Cool Weather and Cool Counselors!

Dear Parents and Friends,

Day two of Session dawned bright, cool and beautiful and our temps were chilly this morning about 8:00.  52 degrees registered on the thermometer here in our office.  Campers and staff wore their sweatshirts to breakfast and by 10:00 and the start of activities, everyone was peeling layers and enjoying the sun drenched morning.  I went to farm in time to see campers feeding the baby calves, gathering eggs, cuddling the new borne goats and even mama goat to feed the babies by bottle.  The also visited Big Mama Pig and held many of the baby chicks before heading out into the vast garden ocean of fresh produce.  I left just before the harvest and continued onto horse back riding where young people were trusting their balance and their horse and learning to trot and canter.  For those who don’t know horse lingo, that means an easy gallop.  The origin of the word comes from the short for Canterbury, or to ride like that of the Canterbury pilgrims.

From there I went to the lake watching our young kayakers go through their first wet exit drill, turning upside down in the kayak and bobbing to the surface.  Being upside down, disoriented and surrounded by water in a lake can be a challenge.  All came through with flying colors and will continue with strokes and familiarity with being in the Porche of boats. Pushing ones limits is always a good thing in a controlled environment.  Children look at some activities with a view of “perceived” risk and we’ve done our homework to take the “actual” risk out of the equation.

All of this is helpful in the developmental needs of children.  Going away to camp give children the opportunity to test limits, forge new relationships, gain independence, solve problems and develop a strong sense of self.  While we are no substitute for parents, I do believe camp is uniquely suited to meet many of the needs to build on the framework of making the best children into the best adults.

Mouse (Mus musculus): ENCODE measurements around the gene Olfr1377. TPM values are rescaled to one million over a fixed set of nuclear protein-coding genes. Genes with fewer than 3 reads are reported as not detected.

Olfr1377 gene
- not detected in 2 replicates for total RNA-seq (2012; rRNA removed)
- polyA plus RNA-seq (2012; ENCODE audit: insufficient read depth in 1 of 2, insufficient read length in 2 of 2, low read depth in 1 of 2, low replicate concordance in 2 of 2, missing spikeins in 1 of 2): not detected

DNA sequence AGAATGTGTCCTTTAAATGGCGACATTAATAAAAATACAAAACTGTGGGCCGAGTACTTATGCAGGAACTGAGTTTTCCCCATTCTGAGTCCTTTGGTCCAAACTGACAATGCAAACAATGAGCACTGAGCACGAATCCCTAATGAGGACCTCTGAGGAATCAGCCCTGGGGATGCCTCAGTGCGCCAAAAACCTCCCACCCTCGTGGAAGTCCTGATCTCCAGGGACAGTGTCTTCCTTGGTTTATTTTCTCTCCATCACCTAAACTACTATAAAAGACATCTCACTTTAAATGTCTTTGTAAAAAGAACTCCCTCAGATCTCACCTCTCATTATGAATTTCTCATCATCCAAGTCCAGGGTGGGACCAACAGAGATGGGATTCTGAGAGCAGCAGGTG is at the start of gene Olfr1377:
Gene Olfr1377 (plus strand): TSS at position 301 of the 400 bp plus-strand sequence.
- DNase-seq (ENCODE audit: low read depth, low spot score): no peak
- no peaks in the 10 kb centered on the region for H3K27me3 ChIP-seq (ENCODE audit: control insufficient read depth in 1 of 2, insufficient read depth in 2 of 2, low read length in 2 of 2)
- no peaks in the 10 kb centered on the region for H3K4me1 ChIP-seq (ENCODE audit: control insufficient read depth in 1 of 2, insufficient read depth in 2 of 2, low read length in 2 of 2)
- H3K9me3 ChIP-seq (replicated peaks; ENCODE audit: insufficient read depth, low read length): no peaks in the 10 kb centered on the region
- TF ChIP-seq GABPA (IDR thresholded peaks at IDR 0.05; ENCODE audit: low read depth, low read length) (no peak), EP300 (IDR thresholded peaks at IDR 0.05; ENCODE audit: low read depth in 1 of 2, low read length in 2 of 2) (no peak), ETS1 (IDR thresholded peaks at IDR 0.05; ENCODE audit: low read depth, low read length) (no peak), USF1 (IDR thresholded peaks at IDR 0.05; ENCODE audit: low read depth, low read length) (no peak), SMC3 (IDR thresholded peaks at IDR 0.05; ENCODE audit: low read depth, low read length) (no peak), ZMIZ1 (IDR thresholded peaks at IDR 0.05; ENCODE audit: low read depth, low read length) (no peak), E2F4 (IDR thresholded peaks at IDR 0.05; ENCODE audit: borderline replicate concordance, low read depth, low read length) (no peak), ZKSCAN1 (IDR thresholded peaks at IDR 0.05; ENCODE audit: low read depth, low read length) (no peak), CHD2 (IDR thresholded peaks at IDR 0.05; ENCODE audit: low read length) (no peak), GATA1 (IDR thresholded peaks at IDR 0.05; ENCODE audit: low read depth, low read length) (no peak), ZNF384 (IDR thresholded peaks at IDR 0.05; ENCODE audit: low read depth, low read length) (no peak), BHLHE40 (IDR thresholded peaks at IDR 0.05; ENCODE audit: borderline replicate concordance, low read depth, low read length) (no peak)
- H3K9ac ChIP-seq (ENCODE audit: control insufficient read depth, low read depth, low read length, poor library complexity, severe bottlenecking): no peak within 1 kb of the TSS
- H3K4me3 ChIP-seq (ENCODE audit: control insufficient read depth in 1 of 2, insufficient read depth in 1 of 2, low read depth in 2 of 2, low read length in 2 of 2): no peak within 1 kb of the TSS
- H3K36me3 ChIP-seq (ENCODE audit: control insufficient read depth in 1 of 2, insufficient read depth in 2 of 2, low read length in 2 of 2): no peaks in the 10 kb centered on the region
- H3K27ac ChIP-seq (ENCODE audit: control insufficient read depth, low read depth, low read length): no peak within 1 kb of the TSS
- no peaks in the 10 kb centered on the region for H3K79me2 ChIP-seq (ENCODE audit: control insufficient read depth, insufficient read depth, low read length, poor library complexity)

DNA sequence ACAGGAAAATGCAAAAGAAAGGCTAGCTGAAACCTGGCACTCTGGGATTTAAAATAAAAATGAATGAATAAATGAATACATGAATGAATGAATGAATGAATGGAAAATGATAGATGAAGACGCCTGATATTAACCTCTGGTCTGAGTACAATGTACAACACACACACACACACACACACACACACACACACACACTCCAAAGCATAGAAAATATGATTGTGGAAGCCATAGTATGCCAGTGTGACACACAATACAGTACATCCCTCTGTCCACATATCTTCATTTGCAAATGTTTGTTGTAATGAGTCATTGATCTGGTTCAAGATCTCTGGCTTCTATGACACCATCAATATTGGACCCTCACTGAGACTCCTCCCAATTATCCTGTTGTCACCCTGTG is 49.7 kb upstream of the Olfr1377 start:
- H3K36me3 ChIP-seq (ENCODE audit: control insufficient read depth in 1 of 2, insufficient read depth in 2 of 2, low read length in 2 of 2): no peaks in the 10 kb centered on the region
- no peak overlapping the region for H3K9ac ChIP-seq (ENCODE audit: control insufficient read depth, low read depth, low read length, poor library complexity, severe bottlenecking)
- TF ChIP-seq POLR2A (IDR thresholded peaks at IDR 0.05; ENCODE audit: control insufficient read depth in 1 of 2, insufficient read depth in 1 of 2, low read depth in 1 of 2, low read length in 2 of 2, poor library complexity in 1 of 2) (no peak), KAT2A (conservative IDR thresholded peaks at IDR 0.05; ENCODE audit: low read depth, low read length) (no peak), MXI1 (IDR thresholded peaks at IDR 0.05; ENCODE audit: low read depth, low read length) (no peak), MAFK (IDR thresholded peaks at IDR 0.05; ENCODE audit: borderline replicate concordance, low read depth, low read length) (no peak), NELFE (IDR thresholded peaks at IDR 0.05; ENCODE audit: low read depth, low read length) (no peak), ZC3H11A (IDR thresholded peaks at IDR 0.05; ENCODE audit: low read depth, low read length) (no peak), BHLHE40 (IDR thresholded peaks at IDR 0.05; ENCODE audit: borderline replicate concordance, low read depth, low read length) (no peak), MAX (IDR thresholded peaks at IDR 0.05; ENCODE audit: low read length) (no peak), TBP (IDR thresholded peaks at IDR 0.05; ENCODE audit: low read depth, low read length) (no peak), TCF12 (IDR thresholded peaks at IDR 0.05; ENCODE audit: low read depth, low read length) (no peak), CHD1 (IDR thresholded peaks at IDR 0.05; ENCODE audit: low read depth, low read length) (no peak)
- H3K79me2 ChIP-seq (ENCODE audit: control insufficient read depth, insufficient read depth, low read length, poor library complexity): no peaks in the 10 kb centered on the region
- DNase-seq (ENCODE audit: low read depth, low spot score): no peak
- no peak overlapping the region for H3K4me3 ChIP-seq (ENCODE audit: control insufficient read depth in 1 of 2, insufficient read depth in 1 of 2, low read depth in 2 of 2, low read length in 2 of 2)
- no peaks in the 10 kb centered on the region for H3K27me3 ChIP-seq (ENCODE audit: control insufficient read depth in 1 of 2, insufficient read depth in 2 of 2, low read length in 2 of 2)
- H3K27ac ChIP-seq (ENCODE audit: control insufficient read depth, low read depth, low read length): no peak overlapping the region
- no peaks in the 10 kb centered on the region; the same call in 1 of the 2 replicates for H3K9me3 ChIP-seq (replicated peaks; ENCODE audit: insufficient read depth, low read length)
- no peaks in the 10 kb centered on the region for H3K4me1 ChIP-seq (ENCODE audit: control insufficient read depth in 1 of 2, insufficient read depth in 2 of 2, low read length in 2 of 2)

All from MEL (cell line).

Much if not most of this is due to our staff.  They are the uniqueness I refer to above and the ones who care for your children 24/7.  Most of you may be wondering what to expect of your camper’s counselors.  It’s an important question as we care for your most prized possession.  We are only as good as our staff and one of our goals is to partner with you.   I can be the best director in campville, have the finest facility and program, but if I don’t hire the best staff to guide and nurture the campers, I have failed.  Good camp counseling provides the same values that you expect at home.  It’s packaged a little bit different and comes with more than just two parents who become the new cool parents that all kids really want.  That’s not to take anything away from you all.  The camp “parents” are talented, they’re fun, patient, kind and energetic. Over the next week or so I will share with you what makes a “great” camp counselor. I’ll start with these two:

They are consistent disciplinarians.  This is certainly not their easiest task.  They know the guidelines at camp and know they will be challenged by campers.  This consistency will help mold campers ideas of what is fair and just and they will see this daily, whether choosing teams for a game or delving out jobs for cabin cleanup.  Both cabin counselors will be together on what is appropriate so there’s no “good cop/bad cop”.

The “Golden Rule” reigns at camp.  Treating campers with kindness and patience will show compassion.  In turn their behavior as a counselor, will cause campers to treat others in the same fashion.  Politeness and manners in our culture are important when so many people interact on a daily basis.  Less and less our culture communicates person to person with one another, so it’s important that building relationships is key in our camp life.  Camp is a great place to extend the hand of civilized behavior with one another and again it pays forward.

As I think about the months ahead and the fact that we have an upcoming election in Nov.,  maybe we should require all those running for office to attend several weeks of camp where you’re not the center of attention and you don’t have any more pull than that person in the bunk sleeping above you.  My hope is that many of our young people who attend GV are learning how to live in an ever changing and challenging world.  The principles of camp combined with good counseling and partnering with good parenting can go a long way in our times.  Stay tuned!